CBC Literary Prizes

Thinking of entering the 2021 CBC Poetry Prize? Juror Canisia Lubrin has some advice for you

The Griffin Poetry Prize finalist spoke to Faith Fundal from Up To Speed about her relationship to poetry.

The Ontario poet is also nominated for the Griffin Poetry Prize

Canisia Lubrin is a writer, critic, editor and teacher who was born in St. Lucia and now lives in Ontario. (Samuel Engelking)

Canisia Lubrin is a writer, poetry editor and professor. She is the author of The Dyzgraphxst, which won the 2021 OCM Bocas Prize for Caribbean Literature and is a finalist for the 2021 Griffin Poetry Prize.

Lubrin is one of three jurors for the 2021 CBC Poetry Prize, along with Louise Bernice Halfe and Steven Heighton

The CBC Poetry Prize is currently open for submissions until May 31, 2021 at 11:59 p.m. ET. 

The winner will receive $6,000 from the Canada Council for the Arts, have the opportunity to attend a two-week writing residency at the Banff Centre for Arts and Creativity and have their work published on CBC Books.

Lubrin spoke to Faith Fundal from Up To Speed on CBC Radio in Winnipeg to talk about her relationship to poetry and give some advice to aspiring poets who are looking to enter the CBC Poetry Prize.

Dream 17: Canisia Lubrin reads from her Griffin Poetry Prize-shortlisted book The Dyzgraphxst

2 years ago
Duration 1:33
"Let them say I have seen the long days. I have seen them rising from the huts as smoke, I have seen them, as forests turned brown & flat for remembering themselves."

Let's start with your recent book of poetry, The Dyzgraphxst. What is it about?

The Dyzgraphxst is a poem structured in seven theatrical acts. It's guided by the central question: "What is personhood or the self in our current world?" This is threatened by the climate crisis, the history and continuances of imperialism and capitalism.

You've won poetry prizes before and are a finalist for the Griffin Poetry Prize this year. What does winning poetry awards mean for you? 

It's certainly encouraging and affirming and hopefully brings more ears and eyes and hearts to the work. But mainly, it allows for time away from the constant grind of everyday life and work. It opens up space for the poet to concentrate on what they want to write. All of that is really great for the work that's still to come. 

What do you think poetry can teach us about the world around us?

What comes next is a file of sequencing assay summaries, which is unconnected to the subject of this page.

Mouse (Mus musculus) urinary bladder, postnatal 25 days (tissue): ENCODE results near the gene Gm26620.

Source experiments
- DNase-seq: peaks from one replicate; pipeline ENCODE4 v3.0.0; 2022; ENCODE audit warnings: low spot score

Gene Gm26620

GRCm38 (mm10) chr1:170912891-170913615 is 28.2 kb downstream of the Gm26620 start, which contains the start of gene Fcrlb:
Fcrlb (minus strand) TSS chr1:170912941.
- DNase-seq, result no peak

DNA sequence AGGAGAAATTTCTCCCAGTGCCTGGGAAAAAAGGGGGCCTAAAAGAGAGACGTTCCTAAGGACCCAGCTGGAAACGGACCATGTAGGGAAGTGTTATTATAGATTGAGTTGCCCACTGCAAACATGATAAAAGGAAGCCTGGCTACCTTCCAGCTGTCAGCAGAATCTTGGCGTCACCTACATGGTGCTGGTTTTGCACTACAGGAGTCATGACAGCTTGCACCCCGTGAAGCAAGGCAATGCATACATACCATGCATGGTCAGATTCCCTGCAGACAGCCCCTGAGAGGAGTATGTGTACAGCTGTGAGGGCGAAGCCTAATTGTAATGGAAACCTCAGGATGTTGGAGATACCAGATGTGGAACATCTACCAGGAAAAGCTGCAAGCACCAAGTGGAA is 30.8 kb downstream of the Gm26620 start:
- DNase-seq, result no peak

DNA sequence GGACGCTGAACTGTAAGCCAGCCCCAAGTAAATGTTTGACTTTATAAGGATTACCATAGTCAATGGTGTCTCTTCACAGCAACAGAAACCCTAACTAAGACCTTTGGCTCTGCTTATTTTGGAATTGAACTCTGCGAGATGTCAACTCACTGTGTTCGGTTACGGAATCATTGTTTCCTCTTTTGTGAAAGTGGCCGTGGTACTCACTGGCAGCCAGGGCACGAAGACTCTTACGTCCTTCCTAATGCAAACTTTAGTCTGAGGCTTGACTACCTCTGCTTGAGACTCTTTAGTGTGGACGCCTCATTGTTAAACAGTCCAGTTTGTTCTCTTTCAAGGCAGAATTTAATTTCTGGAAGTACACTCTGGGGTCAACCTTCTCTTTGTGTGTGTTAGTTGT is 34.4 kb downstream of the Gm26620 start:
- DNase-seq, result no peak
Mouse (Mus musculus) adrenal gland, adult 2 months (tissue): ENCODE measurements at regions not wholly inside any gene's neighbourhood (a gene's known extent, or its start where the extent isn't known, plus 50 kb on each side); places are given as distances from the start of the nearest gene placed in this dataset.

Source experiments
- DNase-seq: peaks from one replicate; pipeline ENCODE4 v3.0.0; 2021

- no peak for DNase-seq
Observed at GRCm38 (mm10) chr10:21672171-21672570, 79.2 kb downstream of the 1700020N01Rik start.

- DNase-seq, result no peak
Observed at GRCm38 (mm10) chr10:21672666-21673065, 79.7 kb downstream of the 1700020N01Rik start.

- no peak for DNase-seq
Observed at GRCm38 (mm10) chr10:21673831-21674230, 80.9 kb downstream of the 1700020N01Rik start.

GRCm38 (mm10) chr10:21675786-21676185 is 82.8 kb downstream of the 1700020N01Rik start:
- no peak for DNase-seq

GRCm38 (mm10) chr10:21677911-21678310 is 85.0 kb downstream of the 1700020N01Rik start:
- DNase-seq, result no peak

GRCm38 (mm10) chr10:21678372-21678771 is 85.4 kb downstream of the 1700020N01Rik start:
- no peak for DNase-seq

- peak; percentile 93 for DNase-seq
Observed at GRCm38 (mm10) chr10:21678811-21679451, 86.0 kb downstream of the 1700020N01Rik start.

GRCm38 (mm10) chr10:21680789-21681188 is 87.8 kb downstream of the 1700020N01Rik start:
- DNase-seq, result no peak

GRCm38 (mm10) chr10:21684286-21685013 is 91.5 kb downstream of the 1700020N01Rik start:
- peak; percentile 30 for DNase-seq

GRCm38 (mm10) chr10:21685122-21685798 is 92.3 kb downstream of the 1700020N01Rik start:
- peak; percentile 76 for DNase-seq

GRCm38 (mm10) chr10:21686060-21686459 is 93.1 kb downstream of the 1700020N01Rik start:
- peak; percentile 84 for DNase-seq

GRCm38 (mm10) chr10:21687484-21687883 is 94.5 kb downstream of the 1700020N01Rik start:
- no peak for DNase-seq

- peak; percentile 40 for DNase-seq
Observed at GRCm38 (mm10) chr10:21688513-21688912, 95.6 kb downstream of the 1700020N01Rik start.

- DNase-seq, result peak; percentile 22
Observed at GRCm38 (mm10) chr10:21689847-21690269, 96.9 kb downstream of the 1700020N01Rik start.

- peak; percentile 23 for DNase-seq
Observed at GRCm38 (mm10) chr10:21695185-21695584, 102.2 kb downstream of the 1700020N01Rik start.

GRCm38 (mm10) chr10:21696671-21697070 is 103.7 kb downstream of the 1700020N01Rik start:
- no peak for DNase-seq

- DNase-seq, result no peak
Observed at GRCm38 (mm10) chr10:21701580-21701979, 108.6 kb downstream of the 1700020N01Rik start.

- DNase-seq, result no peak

Poetry has a really unique way of allowing us to make sense of the world. In a sense, it clarifies for us what it means to be alive and living in our own time and place, where both mystery and the things we know collide and contradict each other and intersect in these constant changing ways. It's one of the unique ways we can participate in this deeper imagining of ourselves without needing the permission of an authority. 

Poetry has a really unique way of allowing us to make sense of the world.

We go to poetry to practice a certain kind of freedom that we can extend in our interactions with one another. It slows us down, reminds us of the complex world that we're a part of, when so much out there flattens so much of the world and of who we are.

That's the receiving end as an audience member, but if you were to write your own poetry, how would you go about structuring and writing that?

Poetry does the same thing for the poet that it does for the reader, because poets are readers as well. We learn much of what we bring to poetry by reading it. The thing is to trust that you already have what it takes to write the poem and whatever brings you to the page is what already belongs to all of us. 

Poetry is a way of practicing attention and awareness.

Poetry is in essence around us, it's in the streets, it's in the mud. When I approach the work, I take that world with me to the page and I know the unit for poetry is the line, and I break the sentence in new and exciting ways because what we want is to give new language, find a new phase for familiar things. Give it a resting music. That last part is non-negotiable. Make it sing on the page. So I follow that idea. It could be a phrase, a word, an image, something I overhear, gossip. Whatever it is that makes me find the blank page, I let that open up what the structure should be.

Poetry is a way of practicing attention and awareness. If we go about it the right way, it gives us a greater sense of appreciation for the complexity of the world for so much we don't know. 

A few words for those who are looking to enter the CBC Poetry Prize? What would you say to aspiring poets?

The same generosity I extend to myself, I extend to others. Poetry belongs to all of us, it's not somewhere locked up in a tower. That view of the elitism of poetry keeping people out is something that's taken hold, and it's quite unfortunate. 

Poetry belongs to all of us, it's with us wherever we are.

Poetry belongs to all of us, it's with us wherever we are. It could be your favourite rosebush, the fight you had last week with someone about vaccines. Trust your creative instincts about it. Find that fresh language, find that new way to see the same. Whatever you're observing and thinking, you give it that kind of vitality and life. You're generous about meeting another person in their imagination and extending your imagination to them as well. 

This conversation has been edited for clarity and length.

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